Yes, this city has monuments, museums, parks and sculptures all rich in American, European and World history. But the Big Apple, with some 18,000 restaurants, also boasts eateries that have a particular New York City historical resonance.
Some are in buildings that go back to the early 1800s, some are saloons that were frequented by such NYC notables as “Diamond” Jim Brady and John D. Rockefeller, and others have a connection with the famous 19th-century mansions of the Hudson Valley in upstate New York. Here's just a sampling.
Housed in the renovated New-York Historical Society which is a perfect place to learn about the history of this great city, Caffè Storico is yellow, white and airy; 15-foot-high, floor-to-ceiling shelves display 19th-century China plates while your plates feature hearty Italian fare from Chef Edward Crochet. “Braised lamb and gnocchi are perfect when the weather begins to cool,” he says, singling out dishes like lamb shoulder, harissa and cranberry beans or gnocchi, guinea hen and black truffle. 170 Central Park West, 212.873.3400
When in town, Jay Gould, John D. Rockefeller and Washington Irving frequented the elegant mahogany-and-cream-colored rooms of Delmonico’s, America’s first fine-dining restaurant. Order items from the original menu, as popular today as they were in 1837: lobster Newburg, with juicy lumps of lobster swaddled in brandy cream sauce and sprinkled with caviar; eggs Benedict, invented at the restaurant; or the Delmonico steak, a perfectly charred bloody cut of rib eye topped with a single thick-cut onion ring. 56 Beaver St., 212.509.1154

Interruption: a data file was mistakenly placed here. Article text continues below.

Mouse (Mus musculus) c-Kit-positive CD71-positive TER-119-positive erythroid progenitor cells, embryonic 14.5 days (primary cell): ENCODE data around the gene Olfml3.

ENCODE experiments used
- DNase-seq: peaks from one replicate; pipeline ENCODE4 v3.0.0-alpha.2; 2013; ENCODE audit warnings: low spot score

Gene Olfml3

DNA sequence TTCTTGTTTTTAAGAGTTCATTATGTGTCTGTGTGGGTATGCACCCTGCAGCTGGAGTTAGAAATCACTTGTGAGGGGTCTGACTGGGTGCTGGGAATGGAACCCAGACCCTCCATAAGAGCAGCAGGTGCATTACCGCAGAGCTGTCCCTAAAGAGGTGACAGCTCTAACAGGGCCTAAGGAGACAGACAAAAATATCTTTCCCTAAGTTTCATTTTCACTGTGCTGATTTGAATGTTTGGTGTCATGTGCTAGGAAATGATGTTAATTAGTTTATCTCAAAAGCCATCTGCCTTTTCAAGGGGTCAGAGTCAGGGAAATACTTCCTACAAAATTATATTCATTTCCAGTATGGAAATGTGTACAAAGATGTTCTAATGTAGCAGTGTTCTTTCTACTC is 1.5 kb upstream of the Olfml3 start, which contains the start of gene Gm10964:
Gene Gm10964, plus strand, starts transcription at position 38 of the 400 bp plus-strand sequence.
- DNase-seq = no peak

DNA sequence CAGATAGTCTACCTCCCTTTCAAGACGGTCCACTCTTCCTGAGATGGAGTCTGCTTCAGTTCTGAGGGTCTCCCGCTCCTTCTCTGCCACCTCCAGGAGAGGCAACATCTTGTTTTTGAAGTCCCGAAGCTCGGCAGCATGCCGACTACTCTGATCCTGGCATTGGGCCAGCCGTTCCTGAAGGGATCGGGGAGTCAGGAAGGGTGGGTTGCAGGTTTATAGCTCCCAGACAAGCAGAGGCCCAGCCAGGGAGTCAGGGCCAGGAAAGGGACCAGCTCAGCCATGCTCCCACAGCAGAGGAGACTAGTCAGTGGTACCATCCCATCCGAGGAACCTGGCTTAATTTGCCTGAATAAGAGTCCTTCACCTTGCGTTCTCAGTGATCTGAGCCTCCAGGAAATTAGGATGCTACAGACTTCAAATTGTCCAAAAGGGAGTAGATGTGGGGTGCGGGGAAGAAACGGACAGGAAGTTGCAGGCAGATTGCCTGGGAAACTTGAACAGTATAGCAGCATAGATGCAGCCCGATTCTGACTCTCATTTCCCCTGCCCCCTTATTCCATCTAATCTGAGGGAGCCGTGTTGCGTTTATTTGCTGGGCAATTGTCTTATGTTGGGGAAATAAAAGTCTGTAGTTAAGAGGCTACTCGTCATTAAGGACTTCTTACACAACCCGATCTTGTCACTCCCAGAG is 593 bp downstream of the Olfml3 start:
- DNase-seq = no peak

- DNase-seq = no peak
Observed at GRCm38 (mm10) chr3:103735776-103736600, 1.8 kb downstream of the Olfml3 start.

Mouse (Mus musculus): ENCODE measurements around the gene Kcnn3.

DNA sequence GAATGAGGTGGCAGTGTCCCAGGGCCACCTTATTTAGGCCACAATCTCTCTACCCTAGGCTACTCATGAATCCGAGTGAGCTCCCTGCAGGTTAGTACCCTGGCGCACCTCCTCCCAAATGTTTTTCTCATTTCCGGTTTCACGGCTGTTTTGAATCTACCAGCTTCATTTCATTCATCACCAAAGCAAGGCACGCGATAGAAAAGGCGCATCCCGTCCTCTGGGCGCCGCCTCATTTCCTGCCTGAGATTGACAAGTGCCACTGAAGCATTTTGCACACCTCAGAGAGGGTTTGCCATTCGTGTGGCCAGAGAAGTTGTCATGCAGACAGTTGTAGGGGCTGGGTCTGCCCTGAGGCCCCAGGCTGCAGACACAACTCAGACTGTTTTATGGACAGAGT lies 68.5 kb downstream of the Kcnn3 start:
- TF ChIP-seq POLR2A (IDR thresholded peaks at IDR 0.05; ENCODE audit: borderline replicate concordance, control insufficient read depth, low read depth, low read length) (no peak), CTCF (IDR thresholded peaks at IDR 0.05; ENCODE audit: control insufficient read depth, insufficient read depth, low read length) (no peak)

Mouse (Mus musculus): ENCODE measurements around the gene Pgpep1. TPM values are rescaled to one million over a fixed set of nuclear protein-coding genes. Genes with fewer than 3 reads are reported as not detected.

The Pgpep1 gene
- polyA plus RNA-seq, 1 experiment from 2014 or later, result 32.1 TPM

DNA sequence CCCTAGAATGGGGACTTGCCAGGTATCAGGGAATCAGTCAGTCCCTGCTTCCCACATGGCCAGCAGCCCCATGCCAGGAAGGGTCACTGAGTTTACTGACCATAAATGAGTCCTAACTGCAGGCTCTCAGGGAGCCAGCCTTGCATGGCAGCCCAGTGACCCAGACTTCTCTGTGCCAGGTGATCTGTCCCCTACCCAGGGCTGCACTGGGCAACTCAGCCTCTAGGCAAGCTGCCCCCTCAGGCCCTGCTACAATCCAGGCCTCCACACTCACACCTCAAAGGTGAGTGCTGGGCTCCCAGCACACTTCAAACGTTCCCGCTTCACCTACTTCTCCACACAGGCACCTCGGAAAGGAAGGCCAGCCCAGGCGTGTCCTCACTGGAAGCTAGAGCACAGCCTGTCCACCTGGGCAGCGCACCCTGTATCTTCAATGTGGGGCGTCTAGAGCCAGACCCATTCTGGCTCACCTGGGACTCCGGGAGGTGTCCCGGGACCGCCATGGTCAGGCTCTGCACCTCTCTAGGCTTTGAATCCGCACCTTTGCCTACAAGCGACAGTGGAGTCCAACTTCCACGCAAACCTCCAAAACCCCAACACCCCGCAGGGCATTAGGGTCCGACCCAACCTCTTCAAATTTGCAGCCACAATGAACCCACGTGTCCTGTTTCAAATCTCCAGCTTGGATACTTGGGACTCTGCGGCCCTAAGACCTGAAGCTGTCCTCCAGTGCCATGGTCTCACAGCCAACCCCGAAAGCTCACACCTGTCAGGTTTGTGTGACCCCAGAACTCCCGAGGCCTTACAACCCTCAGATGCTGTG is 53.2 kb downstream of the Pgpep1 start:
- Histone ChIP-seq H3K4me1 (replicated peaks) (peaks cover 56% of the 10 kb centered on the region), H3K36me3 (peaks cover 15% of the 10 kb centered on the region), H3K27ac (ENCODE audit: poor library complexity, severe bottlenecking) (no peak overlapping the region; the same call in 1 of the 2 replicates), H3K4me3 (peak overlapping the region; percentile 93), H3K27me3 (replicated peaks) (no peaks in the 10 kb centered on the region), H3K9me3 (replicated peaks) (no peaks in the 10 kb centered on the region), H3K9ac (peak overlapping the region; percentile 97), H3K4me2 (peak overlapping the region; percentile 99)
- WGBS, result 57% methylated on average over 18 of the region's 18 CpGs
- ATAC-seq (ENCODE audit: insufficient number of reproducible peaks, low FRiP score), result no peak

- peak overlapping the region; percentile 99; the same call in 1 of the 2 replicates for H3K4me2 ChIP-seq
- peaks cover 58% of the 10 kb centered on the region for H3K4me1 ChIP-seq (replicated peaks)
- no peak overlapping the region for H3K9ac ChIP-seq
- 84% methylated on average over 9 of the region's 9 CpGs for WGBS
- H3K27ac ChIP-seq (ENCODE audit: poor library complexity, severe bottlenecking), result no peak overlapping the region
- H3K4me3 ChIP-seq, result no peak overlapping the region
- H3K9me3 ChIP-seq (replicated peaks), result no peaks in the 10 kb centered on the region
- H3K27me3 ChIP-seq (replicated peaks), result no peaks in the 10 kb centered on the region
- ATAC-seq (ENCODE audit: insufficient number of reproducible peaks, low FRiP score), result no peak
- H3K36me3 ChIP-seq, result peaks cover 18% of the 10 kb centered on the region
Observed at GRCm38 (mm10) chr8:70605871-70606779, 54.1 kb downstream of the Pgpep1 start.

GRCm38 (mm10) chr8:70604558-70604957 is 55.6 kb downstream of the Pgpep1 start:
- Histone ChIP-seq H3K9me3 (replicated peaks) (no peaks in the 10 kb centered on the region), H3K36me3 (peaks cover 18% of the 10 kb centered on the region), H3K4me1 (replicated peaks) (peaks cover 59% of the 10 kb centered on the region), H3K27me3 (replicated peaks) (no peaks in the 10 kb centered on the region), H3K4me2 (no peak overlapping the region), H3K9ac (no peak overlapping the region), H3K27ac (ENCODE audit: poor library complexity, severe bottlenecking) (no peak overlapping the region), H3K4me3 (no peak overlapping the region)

Rock Center Café
Breakfast at Rock Center Café, nestled in the Art Deco cultural center that John D. Rockefeller “Junior” commissioned is a great experience, both for a real slice of NYC history and for a great meal to start off your day. There’s a stunning view of Rockefeller Center Plaza, with its 200 United Nations flags flapping in the breeze. Inside, original Andy Warhol prints foreshadow Nelson Rockefeller’s Kykuit collection, from the famous family estate in the Hudson Valley. Fuel up before your day with E.A.T., a popular sandwich of poached organic eggs, avocado and tomato on olive-oil-grilled peasant bread. 20 W. 50th St., 212.332.7620
Enjoy time traveling at cocktail oasis Dear Irving, which boasts four period rooms pegged to specific dates. Sip a classic Gibson on a brocade wingback chair in the 1857 room where Washington Irving would be comfy spinning stories. For a fun touch, diners use call buttons to summon waiters to deliver their Whiskey Business cocktail—rye, ancho chile liqueur, cinnamon, lemon, angostura bitters—or inventive bar bites like New York State rabbit rillettes or Bloody Mary jumbo lump crab. 55 Irving Place
Housed in a landmark “speakeasy,” Blue Hill is farm-to-table sister to Blue Hill at Stone Barns in Pocantico Hills, the Center for Food and Agriculture established by David A. Rockefeller.
Executive Chef Dan Barber wrings intense flavors from ingredients—from the raw hakurei turnip to caramelized meat from a Stone Barns goat. The six-course “Farmer’s Feast” in October offers the last of the summer vegetables, first of the fall. 75 Washington Place, 212.539.1776
Tavern on the Green
The iconic Tavern on the Green has been restored to its original 1871 Victorian Gothic glory, with dark wooden beams and plentiful views of horse-drawn carriages at the entrance. With a spacious courtyard and new beer garden, the Tavern melds with Central Park, a romantic landscaping ideal. Offerings here include shrimp scampi atop classic cacio e pepe spaghetti; service is cheerily attentive. 67 Central Park West, 212.877.8684